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On the run with Timothy Leary in Errol Morris’s ‘My Psychedelic Love Story’

Joanna Harcourt-Smith in Errol Morris's "My Psychedelic Love Story."
Joanna Harcourt-Smith in Errol Morris's "My Psychedelic Love Story."Nafis Azad/Nafis Azad/Courtesy of SHOWTIME

Occasionally you meet a raconteur, like Joanna Harcourt-Smith, the central figure in Errol Morris’s documentary “My Psychedelic Love Story,” whose storytelling skills are mesmerizing. You may not believe all of what she is saying — do people really retain such tiny specifics across the distance of decades? — but the confidence with which she narrates her life grips you nevertheless. She is self-mythologizing and grandiose, perhaps, but her stories are marvelous and you listen with your reality monitor turned off.

Harcourt-Smith, with her Euro-accent, is on camera to recall her five-year affair with Timothy Leary in the early 1970s, during his exile from the United States after escaping from the prison where he was serving time on a drug charge. She kept feeling destiny pull them together, she says, and the two daring souls traveled in Switzerland, Beirut, and Kabul while dropping acid constantly. She recounts many anecdotes about being on the lam with him, and they feel like chapters in a rich tour de force, one adventure after the next, with famous characters from Keith Richards to Diane von Furstenberg putting in cameos. (Harcourt-Smith isn’t telling it all for the first time; she wrote a 2013 memoir called “Tripping the Bardo with Timothy Leary: My Psychedelic Love Story.”) At one point, after Leary winds up back in the States behind bars, she talks about putting LSD on the stamps of her letters to him and sneaking tabs of LSD into Folsom State Prison in her belly button, which, she assures us, is an “innie.”


Timothy Leary and Joanna Harcourt-Smith in an image from "My Psychedelic Love Story."
Timothy Leary and Joanna Harcourt-Smith in an image from "My Psychedelic Love Story."Joanna Harcourt-Smith/Showtime

The more she talks, the more Harcourt-Smith seems like an issue of Vanity Fair come to life. She was the daughter of Swiss wealth, her Holocaust survivor mother mistreated her, and she ran with international hedonistic socialites until she met Leary. Acid was, for her, a way to process her complex youth. It’s a colorful story, and Morris — either inspired by her tales or fearful that her words and her face alone will not compel viewers — pours on the visual accents. Her stories, which span the entire film, are illustrated with psychedelic animations, doctored archival footage, photo montages, and, in an amusing touch, sheets of blotter acid whose illustrations reflect what is being said. At moments, I wanted less busy-ness, but in retrospect the activity on screen adds a fitting hallucinogenic relentlessness to the escapades.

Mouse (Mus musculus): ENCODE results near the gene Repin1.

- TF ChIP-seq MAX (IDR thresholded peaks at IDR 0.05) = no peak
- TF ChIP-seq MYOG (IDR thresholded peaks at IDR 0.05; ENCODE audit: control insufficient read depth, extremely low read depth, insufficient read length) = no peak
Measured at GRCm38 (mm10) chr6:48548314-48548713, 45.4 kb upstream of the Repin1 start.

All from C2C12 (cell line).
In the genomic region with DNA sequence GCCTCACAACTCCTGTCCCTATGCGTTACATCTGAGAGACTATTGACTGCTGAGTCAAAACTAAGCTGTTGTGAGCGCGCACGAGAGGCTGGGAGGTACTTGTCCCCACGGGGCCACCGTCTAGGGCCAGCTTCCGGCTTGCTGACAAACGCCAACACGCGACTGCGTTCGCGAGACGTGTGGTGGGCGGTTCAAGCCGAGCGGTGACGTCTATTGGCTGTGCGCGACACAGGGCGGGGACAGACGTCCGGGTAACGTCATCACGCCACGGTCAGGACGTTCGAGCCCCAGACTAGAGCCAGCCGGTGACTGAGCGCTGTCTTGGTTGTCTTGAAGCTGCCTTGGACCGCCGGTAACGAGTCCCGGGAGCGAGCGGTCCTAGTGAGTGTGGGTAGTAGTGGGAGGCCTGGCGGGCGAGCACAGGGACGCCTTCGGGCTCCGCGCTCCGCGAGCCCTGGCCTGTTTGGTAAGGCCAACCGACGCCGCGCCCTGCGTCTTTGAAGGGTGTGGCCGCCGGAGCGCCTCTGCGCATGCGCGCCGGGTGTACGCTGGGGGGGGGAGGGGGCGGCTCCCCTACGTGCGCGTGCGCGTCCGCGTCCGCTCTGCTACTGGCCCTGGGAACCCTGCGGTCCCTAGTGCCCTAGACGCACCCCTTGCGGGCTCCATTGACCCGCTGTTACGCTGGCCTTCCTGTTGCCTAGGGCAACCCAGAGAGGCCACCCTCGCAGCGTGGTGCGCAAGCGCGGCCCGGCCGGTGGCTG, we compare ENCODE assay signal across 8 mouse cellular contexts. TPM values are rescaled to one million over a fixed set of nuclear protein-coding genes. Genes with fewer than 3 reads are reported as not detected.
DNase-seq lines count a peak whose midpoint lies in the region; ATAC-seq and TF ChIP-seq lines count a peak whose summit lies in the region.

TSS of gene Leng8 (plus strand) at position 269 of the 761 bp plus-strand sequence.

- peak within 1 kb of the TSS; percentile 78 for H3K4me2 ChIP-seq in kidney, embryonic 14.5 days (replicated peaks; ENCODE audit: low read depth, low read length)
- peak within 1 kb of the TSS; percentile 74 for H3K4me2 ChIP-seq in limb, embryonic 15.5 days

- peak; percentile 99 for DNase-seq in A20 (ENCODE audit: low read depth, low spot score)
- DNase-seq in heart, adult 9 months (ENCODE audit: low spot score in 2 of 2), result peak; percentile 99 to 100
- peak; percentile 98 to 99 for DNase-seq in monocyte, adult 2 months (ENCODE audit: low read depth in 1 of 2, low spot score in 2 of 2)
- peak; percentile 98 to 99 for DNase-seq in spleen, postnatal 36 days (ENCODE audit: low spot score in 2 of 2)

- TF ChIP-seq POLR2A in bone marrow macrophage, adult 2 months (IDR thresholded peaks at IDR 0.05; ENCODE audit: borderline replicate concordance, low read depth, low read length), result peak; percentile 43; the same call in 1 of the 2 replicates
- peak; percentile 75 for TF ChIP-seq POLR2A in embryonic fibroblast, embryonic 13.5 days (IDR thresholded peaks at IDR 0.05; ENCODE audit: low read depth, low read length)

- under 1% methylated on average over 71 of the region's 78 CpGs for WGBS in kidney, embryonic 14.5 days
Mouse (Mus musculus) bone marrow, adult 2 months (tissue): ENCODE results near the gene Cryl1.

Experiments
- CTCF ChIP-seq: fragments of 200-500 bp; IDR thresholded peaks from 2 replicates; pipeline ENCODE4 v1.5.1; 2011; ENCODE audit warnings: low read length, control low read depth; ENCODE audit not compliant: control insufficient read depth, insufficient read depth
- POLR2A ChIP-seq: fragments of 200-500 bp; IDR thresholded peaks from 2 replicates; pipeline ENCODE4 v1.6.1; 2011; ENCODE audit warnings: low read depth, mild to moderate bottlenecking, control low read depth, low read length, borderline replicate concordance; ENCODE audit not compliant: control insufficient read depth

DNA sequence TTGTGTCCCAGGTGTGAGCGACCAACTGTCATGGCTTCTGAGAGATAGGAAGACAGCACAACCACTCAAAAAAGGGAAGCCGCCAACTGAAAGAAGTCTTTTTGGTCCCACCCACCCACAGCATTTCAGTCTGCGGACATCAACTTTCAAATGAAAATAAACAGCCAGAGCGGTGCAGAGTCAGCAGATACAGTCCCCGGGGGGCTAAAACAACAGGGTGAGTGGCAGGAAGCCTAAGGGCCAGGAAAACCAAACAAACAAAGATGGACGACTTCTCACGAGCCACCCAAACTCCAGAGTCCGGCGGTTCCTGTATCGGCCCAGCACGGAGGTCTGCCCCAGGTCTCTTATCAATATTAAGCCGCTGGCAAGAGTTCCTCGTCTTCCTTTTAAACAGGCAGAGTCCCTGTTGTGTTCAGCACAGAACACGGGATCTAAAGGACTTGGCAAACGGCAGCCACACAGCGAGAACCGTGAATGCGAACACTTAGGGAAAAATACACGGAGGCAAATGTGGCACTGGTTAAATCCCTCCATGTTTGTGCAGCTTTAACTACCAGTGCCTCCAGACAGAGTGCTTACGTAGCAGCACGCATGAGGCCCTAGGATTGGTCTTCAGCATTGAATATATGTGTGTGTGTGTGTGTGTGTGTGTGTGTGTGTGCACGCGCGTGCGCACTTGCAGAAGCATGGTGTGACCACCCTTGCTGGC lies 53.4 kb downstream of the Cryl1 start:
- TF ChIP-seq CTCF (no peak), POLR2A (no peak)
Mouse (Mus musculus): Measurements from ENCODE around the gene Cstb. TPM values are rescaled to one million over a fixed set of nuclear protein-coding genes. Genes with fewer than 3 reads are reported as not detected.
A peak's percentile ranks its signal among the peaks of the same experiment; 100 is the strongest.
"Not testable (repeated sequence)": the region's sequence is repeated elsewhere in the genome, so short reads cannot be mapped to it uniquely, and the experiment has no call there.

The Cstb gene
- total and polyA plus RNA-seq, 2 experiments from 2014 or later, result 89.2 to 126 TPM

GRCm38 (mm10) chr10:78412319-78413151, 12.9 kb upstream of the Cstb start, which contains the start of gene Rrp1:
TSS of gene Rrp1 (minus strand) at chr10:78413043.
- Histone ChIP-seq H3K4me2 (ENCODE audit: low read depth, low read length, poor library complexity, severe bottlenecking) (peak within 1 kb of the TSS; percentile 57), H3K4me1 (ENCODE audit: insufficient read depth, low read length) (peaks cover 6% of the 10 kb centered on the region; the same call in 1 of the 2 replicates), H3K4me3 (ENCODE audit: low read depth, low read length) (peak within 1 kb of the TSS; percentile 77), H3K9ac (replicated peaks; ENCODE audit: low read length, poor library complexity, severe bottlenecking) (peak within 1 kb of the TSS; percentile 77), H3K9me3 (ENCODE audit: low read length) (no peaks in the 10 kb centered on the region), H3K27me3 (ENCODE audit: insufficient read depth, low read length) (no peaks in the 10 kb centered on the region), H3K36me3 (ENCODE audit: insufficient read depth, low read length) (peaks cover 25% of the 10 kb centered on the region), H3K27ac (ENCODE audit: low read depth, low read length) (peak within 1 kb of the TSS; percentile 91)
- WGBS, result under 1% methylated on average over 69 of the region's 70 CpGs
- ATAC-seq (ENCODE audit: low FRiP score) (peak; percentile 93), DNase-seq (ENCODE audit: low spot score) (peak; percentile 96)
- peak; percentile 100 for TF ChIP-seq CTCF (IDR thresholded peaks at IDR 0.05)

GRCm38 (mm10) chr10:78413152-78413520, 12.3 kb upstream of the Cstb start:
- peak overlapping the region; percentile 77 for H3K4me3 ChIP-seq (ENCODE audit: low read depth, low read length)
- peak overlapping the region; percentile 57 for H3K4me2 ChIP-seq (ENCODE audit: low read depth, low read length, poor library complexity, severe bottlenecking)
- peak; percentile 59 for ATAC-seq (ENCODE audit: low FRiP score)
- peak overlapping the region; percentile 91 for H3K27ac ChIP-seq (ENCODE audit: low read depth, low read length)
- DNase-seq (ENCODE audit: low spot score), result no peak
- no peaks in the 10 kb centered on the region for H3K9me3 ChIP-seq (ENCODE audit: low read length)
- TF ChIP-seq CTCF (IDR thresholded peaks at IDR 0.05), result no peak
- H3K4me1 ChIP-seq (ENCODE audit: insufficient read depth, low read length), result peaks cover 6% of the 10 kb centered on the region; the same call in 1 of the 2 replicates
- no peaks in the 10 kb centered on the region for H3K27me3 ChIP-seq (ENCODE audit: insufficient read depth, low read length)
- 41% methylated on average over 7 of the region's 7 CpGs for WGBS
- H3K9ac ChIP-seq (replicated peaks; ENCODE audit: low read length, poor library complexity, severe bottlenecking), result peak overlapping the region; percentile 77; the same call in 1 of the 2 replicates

Here’s the thing: The movie supposedly revolves around Leary’s famous decision to become an informant to the government who’d branded him as a dangerous Pied Piper of drug use, and whether or not Harcourt-Smith was unwittingly used by federal agents to manipulate him into it. She approached Morris, and not the other way around, after watching Morris’s Netflix docu-series “Wormwood,” which is about the CIA’s covert LSD program and a related, suspicious death. Perhaps, she thought, he could help her figure out if she had indeed been used. It’s an interesting question, set during President Richard Nixon’s “War on Drugs,” but Morris doesn’t dive into it as deeply as he might. Surely there is a place for ambiguities and mysteries in a documentary so steeped in subjectivity, but he doesn’t appear to have tried very hard to get to the bottom of it. Alas, Harcourt-Smith will never know the answer; she died in October, at 74.

That said, Morris didn’t need to solve that riddle in order to create an absorbing portrait of a magnetic woman, her legend-adjacent life, and her ability to take us on a trip of sorts as she sits in her Santa Fe home. “My Psychedelic Love Story” is a small but resonant piece of the ever-growing chronicles of 1960-’70s drug politics, and it’s an ode to the raw power and electricity of sharp first-person storytelling.



On: Showtime, Sunday at 9 p.m.

Matthew Gilbert can be reached at matthew.gilbert@globe.com. Follow him on Twitter @MatthewGilbert.